Rubber ducky reading

My little granddaughter has a collection of rubber duckies. She came home from her walk with Grandpa and showed me the latest addition – the pink one.

“Grandma, her name is Darla and she found your new book and is reading it.”

Gotta love the kid. Here’s the book she’s referring to. If you’ve read When the Sun was Mine, my new book, Whispers Under the Baobab is a sequel of sorts (perhaps companion piece would be a better description), for they do not have to be read in a particular order.

 

When high school graduate, Brittany Wright, gets a job cleaning at Happy Hearts nursing home, she is terrified of old lady Flo and desperately wishes she could be in college instead. As an unlikely friendship develops between the two, Brittany discovers that Flo is in grave danger. But, from whom and why? As Flo’s Alzheimer’s worsens, Brittany scrambles to save her. But, ironically, it may be Flo who saves Brittany.

 

When rebel leader, Sidu Diagho, learns that reporter, Flo Mc Allister, has died, he knows that her power to destroy him is still very much alive.

Flo was with him during the coup attempts and all these years later Sidu could yet be tried at The Hague with her notes the testimony needed to convict him.

And the girl, Flo’s friend? How much does she know?

Sidu will do what he must to destroy the evidence against him.

Raymond comes with gifts

AgfaPhoto

Raymond comes for another visit and, as usual, loaded down with suitcases full of gifts. As he pulls items from the cases and checks the list his wife has given him, we see that she hasn’t left anyone out.

Hand woven baskets for the moms, snake and iguana skin wallets (that I know from experience will never wear out), beaded bracelets for the girls, and handcrafted artifacts for the men and boys.

Raymond cross checks the items with the list. “Non, ce ne sont pas pour vous.”

AgfaPhotoSeeing that none of these are meant for us, he repacks the case and opens the second. He pulls out a massive wooden something.

“What is it?” I ask.

“Je ne sais pas.”

“But, Raymond.” I can’t resist teasing him. “You’re Malian, don’t you know what this is?”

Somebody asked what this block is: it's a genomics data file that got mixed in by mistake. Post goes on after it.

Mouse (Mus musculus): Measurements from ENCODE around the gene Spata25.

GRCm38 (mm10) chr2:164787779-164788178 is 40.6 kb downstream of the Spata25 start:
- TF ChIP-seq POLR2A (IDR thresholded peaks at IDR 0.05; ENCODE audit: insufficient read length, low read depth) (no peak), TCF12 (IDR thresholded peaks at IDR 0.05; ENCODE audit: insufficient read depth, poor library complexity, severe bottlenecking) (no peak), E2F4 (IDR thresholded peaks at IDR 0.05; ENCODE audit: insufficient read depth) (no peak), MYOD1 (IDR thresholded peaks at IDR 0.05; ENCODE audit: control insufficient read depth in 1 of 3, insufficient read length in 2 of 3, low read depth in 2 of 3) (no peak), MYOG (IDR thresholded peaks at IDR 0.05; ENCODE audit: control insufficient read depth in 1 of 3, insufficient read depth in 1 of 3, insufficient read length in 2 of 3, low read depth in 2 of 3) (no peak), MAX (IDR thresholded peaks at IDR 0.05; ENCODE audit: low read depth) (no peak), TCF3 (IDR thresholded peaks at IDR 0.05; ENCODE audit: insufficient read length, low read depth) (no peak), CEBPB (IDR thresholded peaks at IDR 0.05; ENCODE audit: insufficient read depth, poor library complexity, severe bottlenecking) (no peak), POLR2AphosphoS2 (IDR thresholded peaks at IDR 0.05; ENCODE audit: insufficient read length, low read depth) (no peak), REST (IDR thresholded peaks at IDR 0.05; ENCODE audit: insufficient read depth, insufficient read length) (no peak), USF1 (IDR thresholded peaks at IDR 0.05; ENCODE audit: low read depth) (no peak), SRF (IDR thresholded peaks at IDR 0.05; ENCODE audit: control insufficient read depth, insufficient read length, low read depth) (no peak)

He shakes his head and refers to his wife’s list.”

“C’est un piguet de tente.”

Light bulbs flash. A tent peg which can only be from the Tuareg of the Sahara.

What a unique gift. One we will always treasure.

What a sad gift.

Why sad?

Well, the fact that the Tuareg are selling basic items of their life tells us something of the dire straits they are in.

West African Tour – part 1

From Bamako via riverboat to Timbouctou, then Gao. A short flight to Niamey, the capital of Niger, and then by taxi brousse (a truck smaller than a half ton fitted with bench seating in the box) to Lome. Along the coast to Accra, a flight to Freetown, another to Dakar, and then back toBamako.

Sounded like a great itinerary to us. But then, what did a couple of 20-somethings know about travelling in West Africa? Not a heck of a lot, but boy oh boy, did we ever learn.

Rainy season, so the Niger River was navigable, but the shifting of the sand during the dry season posed extra challenges for the captain of the General Sumare. In fact the flat boat built especially for shallow waters did beach on an unexpected sandbar. Nothing but water and sand on either side of the boat as far as the eye could see. Hard to believe we were in the Sahara. During the long dry season there would be little to no evidence of water along the river bed.

Stranded? No need to worry. Pirogues appeared as if by magic.

The women and children were ferried to shore. Magically a mini-market appeared near us offering a variety of products for sale. My friend and I checked out the Tuareg jewelry. I was interested in the rings, but none of them fit. No problem. The vendor pulled a ring off his finger and offered it to me. It was too big, but I bought it anyway. How could I not?

We sat on the sand watching the men in long robes watching the men from the boat, who had by this time rolled up their pants and leapt off the side of the General Sumare. Waist deep in the water, they pushed the boat off the sand-bank and the women and children were promptly ferried back to the boat.

The next day, we anchored near a small town. Sitting on the top deck we spotted a circle of Tuareg women on shore. Without moving out of my chair, I reached down to my purse for my camera. I had the tiny camera only half-way out of my purse when the women rose to move away. I let go of the camera instantly. As it slid back into my purse, the women settled once more in their circle. All these years later, the image of those women is fresh in my mind. Some things are best without a camera.

To be continued.